Her Majesty’s chief inspector of education, children’s services and skills is responsible for the inspection of local authority children’s services. Last year, spending on the most vulnerable children increased to over £9 billion. I very much welcome the efforts of colleagues in the Department for Education and in local councils, who continually look for ways to improve their services.
Following the murder in Ipswich two weeks ago of a 17-year-old and the critical stabbing of a 16-year-old on Wednesday evening, does the Minister recognise the serious effects that cuts to support for looked-after children and other vulnerable young people are having on their ability to lead safe, productive and law-abiding lives?
I am sure the thoughts of the whole House are with the families of the young children the hon. Gentleman mentions at this difficult time. Matters of policing and crime are for the Home Office, but the Government and local councils agree about the importance of high quality children’s services. He will know that a new inspection framework was introduced earlier this year. I am pleased that Suffolk County Council, his local authority, was rated good in its most recent inspection.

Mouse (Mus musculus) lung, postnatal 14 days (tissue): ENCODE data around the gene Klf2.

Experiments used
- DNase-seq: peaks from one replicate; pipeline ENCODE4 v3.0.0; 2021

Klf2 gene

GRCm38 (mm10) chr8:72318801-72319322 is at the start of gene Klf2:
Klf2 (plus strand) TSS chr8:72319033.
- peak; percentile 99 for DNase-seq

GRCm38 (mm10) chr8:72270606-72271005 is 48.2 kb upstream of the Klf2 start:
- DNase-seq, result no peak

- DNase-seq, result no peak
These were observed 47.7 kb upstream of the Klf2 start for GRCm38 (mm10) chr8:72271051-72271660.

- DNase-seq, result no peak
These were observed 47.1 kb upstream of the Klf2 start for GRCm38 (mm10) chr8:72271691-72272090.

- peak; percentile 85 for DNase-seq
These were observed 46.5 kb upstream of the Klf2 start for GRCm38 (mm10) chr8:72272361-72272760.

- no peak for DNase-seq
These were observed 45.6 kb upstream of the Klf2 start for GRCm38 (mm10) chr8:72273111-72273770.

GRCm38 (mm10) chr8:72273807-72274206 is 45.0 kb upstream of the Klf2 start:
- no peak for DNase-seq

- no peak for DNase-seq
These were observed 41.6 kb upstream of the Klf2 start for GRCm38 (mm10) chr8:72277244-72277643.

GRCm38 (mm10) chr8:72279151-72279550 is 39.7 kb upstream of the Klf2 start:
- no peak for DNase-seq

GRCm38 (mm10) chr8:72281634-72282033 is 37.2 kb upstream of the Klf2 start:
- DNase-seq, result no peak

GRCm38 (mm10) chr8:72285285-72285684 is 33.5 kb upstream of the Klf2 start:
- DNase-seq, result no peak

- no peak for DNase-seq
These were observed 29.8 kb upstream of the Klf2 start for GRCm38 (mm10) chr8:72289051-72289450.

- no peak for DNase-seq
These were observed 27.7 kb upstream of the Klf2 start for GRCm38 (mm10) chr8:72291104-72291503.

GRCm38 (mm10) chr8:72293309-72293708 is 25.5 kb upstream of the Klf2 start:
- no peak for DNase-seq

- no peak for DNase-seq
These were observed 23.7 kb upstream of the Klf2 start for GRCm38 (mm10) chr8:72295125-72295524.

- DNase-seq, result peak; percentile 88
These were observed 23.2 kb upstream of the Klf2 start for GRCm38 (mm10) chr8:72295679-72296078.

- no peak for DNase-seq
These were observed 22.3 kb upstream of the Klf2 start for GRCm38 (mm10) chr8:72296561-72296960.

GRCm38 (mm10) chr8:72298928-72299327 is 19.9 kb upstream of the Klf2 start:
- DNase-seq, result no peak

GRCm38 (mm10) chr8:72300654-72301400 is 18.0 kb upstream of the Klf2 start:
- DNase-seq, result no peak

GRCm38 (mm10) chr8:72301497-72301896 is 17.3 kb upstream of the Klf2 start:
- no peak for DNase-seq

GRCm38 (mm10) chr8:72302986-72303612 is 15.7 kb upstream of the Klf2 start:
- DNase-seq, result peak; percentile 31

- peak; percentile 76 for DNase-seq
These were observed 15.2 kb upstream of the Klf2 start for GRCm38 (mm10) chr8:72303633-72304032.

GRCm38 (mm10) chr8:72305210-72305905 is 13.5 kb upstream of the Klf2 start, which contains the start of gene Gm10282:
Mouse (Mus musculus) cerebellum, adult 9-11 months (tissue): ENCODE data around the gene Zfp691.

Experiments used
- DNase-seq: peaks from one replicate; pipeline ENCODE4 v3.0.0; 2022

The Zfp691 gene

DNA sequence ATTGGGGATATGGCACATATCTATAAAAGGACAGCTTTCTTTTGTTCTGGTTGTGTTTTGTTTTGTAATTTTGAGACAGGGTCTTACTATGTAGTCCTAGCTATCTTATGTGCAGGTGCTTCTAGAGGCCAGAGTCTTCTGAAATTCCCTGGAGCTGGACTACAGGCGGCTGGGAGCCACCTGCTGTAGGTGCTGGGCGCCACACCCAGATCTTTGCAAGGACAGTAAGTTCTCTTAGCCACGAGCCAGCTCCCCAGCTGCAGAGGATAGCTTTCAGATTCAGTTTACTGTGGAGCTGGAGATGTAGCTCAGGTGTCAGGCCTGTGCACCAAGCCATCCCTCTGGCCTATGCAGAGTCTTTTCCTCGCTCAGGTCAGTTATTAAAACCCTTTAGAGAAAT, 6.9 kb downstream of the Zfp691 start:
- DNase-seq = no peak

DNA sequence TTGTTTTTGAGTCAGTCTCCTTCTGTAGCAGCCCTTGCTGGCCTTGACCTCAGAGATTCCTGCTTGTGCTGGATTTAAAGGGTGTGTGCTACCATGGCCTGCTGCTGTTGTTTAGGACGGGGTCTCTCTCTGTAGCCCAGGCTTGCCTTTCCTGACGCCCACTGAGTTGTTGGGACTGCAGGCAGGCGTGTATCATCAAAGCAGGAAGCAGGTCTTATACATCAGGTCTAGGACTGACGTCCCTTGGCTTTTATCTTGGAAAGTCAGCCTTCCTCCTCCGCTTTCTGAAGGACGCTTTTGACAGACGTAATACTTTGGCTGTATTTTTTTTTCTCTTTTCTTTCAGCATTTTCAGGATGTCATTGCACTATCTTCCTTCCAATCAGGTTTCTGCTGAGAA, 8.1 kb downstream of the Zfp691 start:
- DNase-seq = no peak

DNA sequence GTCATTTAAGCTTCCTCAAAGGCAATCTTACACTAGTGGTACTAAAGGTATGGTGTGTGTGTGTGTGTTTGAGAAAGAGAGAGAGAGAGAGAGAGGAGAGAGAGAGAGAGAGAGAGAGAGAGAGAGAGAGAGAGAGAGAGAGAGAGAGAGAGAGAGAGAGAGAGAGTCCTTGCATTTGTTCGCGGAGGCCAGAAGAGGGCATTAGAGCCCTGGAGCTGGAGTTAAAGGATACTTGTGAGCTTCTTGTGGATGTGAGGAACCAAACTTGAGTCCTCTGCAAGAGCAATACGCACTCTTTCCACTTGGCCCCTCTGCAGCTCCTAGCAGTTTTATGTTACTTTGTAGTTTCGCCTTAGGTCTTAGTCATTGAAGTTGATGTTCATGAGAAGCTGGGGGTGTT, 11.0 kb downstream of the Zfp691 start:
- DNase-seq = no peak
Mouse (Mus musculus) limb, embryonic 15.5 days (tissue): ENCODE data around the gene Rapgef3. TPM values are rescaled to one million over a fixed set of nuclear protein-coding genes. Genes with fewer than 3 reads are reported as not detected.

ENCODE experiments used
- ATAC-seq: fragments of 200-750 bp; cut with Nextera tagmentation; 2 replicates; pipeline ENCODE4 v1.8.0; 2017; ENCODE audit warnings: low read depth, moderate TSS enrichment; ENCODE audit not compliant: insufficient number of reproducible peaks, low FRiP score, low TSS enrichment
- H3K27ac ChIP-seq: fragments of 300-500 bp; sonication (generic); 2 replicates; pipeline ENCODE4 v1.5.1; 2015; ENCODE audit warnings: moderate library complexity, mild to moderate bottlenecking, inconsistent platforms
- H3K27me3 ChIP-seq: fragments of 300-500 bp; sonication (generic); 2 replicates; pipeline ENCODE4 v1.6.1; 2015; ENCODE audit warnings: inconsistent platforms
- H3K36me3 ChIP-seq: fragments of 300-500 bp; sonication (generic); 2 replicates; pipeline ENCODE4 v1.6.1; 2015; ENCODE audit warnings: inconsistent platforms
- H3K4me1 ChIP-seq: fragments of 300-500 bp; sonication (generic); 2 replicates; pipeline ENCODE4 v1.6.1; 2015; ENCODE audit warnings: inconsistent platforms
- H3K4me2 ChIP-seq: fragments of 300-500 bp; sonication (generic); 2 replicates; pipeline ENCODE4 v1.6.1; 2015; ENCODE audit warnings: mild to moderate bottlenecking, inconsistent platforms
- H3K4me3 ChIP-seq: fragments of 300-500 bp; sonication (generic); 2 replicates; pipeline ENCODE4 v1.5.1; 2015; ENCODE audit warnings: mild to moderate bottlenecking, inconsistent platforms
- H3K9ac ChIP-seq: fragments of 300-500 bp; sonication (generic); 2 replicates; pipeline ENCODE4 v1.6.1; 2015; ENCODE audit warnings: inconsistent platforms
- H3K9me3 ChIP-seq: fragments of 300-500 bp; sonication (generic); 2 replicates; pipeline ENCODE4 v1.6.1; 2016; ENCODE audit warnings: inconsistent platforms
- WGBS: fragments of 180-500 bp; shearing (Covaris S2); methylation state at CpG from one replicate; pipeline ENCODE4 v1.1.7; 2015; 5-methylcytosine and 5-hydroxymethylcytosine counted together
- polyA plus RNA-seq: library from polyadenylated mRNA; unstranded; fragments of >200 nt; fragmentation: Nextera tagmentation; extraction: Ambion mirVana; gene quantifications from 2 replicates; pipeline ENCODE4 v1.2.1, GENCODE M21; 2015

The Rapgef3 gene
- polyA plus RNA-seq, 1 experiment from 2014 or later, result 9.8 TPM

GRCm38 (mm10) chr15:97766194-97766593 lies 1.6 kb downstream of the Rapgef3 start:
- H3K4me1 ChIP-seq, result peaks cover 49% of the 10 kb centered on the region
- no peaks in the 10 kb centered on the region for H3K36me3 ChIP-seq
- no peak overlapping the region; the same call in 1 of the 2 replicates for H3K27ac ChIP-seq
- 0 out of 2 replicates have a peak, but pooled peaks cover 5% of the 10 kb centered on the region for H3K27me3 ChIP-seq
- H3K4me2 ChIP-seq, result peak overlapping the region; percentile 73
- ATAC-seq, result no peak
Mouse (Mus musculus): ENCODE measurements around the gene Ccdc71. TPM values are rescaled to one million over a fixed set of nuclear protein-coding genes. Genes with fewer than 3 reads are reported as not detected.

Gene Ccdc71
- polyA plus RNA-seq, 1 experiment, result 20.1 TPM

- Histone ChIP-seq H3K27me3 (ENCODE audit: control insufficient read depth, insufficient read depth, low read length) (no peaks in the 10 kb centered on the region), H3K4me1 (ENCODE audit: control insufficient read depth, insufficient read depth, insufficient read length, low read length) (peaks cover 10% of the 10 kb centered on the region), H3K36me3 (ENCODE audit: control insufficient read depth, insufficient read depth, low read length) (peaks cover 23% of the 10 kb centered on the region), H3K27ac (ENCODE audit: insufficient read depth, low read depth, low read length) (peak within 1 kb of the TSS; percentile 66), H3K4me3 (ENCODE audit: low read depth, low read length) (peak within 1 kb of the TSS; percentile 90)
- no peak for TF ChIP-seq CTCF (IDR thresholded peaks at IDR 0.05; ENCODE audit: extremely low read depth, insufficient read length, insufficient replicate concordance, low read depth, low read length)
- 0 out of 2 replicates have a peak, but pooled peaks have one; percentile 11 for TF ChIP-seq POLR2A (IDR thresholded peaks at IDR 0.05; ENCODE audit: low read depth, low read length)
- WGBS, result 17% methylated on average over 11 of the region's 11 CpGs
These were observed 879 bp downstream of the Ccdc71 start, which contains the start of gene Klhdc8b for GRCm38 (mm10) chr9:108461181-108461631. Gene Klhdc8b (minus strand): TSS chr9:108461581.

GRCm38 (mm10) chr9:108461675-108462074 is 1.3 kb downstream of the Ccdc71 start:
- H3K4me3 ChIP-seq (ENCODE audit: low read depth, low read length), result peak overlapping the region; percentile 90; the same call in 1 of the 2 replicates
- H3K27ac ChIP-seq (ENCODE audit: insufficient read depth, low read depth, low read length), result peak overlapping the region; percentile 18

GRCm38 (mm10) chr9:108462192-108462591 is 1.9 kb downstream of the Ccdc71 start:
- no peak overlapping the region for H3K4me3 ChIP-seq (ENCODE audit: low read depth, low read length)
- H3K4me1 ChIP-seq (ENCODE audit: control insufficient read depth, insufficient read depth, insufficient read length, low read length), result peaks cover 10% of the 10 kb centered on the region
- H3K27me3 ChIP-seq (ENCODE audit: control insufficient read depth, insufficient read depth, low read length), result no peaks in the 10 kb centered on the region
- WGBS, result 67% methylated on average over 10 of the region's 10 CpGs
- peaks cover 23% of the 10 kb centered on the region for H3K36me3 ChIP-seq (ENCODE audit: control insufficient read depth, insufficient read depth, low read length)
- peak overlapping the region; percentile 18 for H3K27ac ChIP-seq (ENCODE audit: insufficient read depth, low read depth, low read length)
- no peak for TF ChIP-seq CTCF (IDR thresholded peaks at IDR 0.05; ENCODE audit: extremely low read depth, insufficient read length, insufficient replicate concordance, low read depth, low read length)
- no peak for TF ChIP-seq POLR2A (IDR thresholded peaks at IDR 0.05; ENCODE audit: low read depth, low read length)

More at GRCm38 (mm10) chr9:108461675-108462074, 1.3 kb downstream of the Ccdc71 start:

Has the Minister spoken to his counterparts at the Department for Education to discuss ways to improve the educational attainment of looked-after and vulnerable children? If not, why not?
I thank the hon. Gentleman for that question. He will be pleased to know that just last week I met the Children’s Minister to discuss exactly the topic that he raised. In particular, one of the topics that we discussed was the care leavers covenant, which the Government are piloting and introducing to improve the educational and employment outcomes for children and young people leaving care.